This Saturday night I, and four friends, had an underwhelming experience at Green Zebra.
I had friends in town, and after much consideration and research, we chose Green Zebra for our Saturday night dinner. I have read many great reviews of the restaurant here and on other boards, as well as in Chicago Magazine. Needless to say the experience was much anticipated. We had a 9:30 pm reservation for four people. At the last minute we had an addition to our party. When I asked the hostess if we could add one to our party which at 9:30 I thought would not be a problem, its not like we were springing this on her at 7:00 on a Sat. night she first told me no, that they plan their reservations weeks in advance and there would be no way to add another person. Now, I have been working in restaurants and hotels as long as I have been working, and the first thing I learned in this business, is never say no to a guest. Apparently she remembered this dictum and told me that if we waited 15-20 minutes they could seat our entire party. In less than 10 minutes a gentleman escorted us to our table, and when I thanked him for accommodating us, he replied with words that should never pass through the lips of a restaurant manager, YOU GOT LUCKY. I wanted to punch him in the face and tell him that he was the lucky one, but I decided to just enjoy the bottle of champagne that we had purchased in the interim.
We all knew that the menu consisted of small plates, but the menu was organized in three sections so we werent sure if it was best to order in individual courses or to share various plates. We asked the server how we should order, she explained that the three sections of the menu were organized from lightest to heaviest and we could order, however we wanted. So each of us, without direction from our server, chose two items with some overlap. I assumed that we would be sharing so when the items I was interested in were already ordered I went with my second choices.
The amuse was whimsical but uninspiring: shelled edamame, spiced popcorn, spiced peanuts. While the butter was high quality, the white bread was chewy and the wheat dry.
The dishes were delivered to each individual and presented in a way that was not conducive to sharing. While I had my eye on the sweet corn mezza luna, my first dish was a spring onion soup that, although it was pleasingly hot, had the look and consistency of pea soup and the flavor of onion water. The soup began the trend of all of our food being horribly unseasoned with no salt or pepper in sight. From a restaurant with a reputation such as Green Zebra, I would not expect to need to add salt or pepper.
The sweet corn mezza luna was, in fact, wonderful. It had a reisling reduction that didnt compete with the sweet corn and very nice beets and brussel sprouts. We found, with no help from the menu that mezza luna is a ravioli. We dont consider ourselves naïve in such matters, but we would have appreciated a little clue as to what we would be ordering. Several times we referred back to the menu to identify a flavor, a foam, or an ingredient and came up with an inadequate description.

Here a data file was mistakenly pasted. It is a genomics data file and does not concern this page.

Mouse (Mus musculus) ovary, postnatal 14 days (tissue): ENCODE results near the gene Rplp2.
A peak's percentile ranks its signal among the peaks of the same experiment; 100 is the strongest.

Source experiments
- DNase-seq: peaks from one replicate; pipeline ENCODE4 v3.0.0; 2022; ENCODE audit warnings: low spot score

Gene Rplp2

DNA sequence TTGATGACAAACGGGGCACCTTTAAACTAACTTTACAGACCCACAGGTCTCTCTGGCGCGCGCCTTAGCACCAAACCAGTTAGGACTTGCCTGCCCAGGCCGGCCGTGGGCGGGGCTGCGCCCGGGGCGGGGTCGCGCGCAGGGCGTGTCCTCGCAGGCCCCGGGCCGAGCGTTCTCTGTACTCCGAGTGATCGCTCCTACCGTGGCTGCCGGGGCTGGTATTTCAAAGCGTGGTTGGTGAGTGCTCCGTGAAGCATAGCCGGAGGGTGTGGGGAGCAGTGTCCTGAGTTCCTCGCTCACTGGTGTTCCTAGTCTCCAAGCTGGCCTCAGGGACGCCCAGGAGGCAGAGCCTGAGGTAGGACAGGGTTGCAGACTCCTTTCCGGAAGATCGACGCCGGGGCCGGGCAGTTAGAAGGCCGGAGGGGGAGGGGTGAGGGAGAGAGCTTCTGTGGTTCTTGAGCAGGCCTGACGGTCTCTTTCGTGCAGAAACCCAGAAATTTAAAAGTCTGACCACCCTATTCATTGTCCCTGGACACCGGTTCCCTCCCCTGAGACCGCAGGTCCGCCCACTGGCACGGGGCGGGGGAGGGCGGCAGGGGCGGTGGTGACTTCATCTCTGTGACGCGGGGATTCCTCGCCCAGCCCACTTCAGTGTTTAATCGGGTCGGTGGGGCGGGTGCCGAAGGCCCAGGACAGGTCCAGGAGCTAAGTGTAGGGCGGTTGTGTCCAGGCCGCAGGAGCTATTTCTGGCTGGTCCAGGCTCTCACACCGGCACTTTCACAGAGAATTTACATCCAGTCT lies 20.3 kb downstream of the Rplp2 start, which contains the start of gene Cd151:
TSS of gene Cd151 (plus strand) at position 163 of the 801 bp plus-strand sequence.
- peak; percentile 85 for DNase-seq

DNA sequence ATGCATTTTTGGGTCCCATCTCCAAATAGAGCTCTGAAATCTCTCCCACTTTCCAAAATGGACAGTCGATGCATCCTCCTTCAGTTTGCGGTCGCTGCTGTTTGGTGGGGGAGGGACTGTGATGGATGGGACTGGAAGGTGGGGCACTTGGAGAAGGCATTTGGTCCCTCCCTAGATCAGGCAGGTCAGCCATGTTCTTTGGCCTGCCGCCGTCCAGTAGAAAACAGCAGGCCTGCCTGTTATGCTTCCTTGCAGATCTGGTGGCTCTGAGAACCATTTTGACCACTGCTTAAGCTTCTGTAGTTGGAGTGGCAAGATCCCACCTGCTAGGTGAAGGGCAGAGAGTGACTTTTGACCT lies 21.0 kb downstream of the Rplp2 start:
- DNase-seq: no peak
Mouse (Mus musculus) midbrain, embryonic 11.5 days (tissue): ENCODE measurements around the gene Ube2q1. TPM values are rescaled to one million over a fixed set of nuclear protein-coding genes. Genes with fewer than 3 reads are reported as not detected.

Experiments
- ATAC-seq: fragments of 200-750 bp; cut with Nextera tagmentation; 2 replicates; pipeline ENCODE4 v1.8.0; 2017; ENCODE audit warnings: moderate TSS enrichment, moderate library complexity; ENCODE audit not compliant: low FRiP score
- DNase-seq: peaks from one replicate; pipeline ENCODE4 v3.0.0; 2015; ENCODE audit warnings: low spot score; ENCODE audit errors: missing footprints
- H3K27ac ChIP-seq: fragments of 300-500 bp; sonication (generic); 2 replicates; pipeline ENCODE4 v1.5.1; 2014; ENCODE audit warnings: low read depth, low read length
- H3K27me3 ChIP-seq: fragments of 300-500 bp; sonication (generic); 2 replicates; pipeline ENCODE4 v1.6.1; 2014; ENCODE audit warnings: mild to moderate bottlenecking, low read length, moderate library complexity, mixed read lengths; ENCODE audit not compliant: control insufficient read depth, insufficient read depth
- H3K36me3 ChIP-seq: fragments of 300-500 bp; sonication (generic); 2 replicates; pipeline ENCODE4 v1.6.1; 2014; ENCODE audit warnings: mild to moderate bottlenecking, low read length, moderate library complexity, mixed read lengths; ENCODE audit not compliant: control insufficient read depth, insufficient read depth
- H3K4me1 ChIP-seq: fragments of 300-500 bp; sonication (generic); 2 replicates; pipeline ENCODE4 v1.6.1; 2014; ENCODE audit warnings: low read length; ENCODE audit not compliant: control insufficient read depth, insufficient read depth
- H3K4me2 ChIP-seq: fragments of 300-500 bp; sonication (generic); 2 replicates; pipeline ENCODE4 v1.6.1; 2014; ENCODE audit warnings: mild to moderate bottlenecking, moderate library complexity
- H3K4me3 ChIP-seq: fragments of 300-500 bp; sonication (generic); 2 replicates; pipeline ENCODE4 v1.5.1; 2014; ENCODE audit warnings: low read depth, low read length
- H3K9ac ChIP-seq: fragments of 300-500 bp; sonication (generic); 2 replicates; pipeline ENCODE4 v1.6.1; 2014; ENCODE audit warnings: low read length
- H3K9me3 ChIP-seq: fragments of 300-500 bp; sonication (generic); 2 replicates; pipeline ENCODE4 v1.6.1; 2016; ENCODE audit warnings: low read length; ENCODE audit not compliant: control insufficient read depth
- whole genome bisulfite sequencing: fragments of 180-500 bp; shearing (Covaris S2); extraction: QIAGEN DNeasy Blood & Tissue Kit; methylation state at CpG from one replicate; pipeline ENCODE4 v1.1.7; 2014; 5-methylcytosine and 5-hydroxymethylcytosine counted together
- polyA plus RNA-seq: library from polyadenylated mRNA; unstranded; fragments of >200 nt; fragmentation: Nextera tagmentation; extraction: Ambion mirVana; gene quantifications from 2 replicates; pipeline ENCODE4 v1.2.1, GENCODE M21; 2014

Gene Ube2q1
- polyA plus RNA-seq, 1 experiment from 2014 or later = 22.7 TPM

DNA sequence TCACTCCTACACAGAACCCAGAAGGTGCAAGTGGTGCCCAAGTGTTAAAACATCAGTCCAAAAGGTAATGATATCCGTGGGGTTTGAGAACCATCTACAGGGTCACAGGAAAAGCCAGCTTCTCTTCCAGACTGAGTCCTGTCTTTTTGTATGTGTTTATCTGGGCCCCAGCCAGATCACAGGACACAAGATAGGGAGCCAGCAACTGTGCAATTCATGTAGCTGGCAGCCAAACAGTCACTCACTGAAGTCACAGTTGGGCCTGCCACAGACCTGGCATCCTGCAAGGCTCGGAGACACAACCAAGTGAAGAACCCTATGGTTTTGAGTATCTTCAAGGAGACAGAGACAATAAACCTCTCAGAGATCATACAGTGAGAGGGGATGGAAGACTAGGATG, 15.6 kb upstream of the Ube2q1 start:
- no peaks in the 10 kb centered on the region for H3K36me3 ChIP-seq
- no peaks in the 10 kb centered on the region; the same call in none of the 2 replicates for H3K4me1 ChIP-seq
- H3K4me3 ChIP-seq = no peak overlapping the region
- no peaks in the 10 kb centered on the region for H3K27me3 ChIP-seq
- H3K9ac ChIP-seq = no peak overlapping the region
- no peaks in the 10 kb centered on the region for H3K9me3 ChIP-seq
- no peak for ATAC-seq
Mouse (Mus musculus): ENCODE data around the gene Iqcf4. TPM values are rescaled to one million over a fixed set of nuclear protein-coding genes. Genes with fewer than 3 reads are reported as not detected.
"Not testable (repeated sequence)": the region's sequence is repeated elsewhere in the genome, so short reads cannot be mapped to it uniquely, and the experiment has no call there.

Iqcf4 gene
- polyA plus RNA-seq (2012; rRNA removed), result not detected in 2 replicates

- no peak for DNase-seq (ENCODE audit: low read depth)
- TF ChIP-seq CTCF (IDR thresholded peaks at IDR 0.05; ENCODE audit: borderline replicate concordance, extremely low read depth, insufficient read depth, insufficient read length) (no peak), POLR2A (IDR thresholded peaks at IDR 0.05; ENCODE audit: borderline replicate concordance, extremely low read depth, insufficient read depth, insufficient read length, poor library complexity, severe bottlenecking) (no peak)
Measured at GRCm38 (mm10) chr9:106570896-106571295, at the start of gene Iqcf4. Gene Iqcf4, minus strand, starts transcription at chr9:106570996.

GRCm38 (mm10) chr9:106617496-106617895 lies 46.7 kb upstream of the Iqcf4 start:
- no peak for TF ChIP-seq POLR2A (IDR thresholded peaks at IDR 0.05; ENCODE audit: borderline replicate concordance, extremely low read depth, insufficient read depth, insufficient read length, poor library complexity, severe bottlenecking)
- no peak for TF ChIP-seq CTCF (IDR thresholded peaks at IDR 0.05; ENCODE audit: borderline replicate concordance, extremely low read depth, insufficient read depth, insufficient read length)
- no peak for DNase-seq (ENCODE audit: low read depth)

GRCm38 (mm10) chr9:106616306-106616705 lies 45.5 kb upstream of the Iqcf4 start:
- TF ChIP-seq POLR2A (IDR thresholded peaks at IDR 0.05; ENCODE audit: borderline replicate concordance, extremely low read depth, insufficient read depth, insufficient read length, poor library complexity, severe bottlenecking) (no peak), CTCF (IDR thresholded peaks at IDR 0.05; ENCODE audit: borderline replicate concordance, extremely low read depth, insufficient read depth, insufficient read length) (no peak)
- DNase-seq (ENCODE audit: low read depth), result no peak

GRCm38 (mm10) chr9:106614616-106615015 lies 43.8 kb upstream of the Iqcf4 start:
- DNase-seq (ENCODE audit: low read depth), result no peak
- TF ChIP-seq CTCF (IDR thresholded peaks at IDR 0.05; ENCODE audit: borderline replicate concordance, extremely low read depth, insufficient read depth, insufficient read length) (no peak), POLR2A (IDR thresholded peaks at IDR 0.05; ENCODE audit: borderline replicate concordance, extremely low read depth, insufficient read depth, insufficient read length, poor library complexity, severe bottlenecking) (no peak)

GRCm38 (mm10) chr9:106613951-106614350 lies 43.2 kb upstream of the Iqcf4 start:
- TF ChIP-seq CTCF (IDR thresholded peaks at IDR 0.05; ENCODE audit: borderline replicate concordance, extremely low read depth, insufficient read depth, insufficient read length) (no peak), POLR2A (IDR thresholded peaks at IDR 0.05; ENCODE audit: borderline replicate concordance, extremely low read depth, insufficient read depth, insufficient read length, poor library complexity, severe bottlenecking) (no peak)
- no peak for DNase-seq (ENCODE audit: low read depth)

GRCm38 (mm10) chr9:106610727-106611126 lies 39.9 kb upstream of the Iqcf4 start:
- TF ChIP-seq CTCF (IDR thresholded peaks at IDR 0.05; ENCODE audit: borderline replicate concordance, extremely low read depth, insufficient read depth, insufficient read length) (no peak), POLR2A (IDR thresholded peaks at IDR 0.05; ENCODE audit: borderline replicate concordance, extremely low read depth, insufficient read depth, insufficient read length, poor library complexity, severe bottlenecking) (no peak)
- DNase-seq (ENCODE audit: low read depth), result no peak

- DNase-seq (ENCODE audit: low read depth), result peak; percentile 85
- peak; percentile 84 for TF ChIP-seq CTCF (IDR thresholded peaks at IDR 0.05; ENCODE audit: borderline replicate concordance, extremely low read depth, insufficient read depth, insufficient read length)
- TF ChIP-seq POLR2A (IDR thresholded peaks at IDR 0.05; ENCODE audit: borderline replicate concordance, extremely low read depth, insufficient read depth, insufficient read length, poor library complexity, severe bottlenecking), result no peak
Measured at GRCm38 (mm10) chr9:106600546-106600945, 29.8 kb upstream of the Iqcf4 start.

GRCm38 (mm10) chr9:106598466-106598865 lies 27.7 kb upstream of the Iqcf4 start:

Other items ordered were wild mushrooms with polenta: bland farina-like polenta with barely cooked mushrooms more like a side dish than a course. A lentil cake with a red pepper relish that was fine, not enough relish, again the cake was bland. The roasted beet salad with a carrot yogurt sauce was the other standout of the night. The beets were really fresh so it was hard to do them any harm and the yogurt sauce was a nice accompaniment. The beet dish was much more generous than the other dishes for some reason. The chicken with fingerling potatoes was, again, just okay and very dry. The mushroom gallette was also pretty good. The gnocchi and sweet potato dumplings were both bland and unexciting.
Not only did the dessert menu not have anything that sounded appealing, the two items we settled on were really bad. We had cream puffs that literally tasted like someone ran to Jewel and picked up a package of Mrs. Smiths frozen cream puffs and neglected to thaw them before serving them to us. And a apple beignet that was just plain boring.
Finally, for a menu that is devoid of meat, I was surprised to spend nearly $100 per person.
I will probably be crucified on this board for badmouthing such an esteemed restaurant, but I have little tolerance for that type of service and inadequate food from a restaurant named one of the best new restaurants of 2004. Based on my meal there the other night, they are the lucky ones to stay open if that is how they are presenting themselves.
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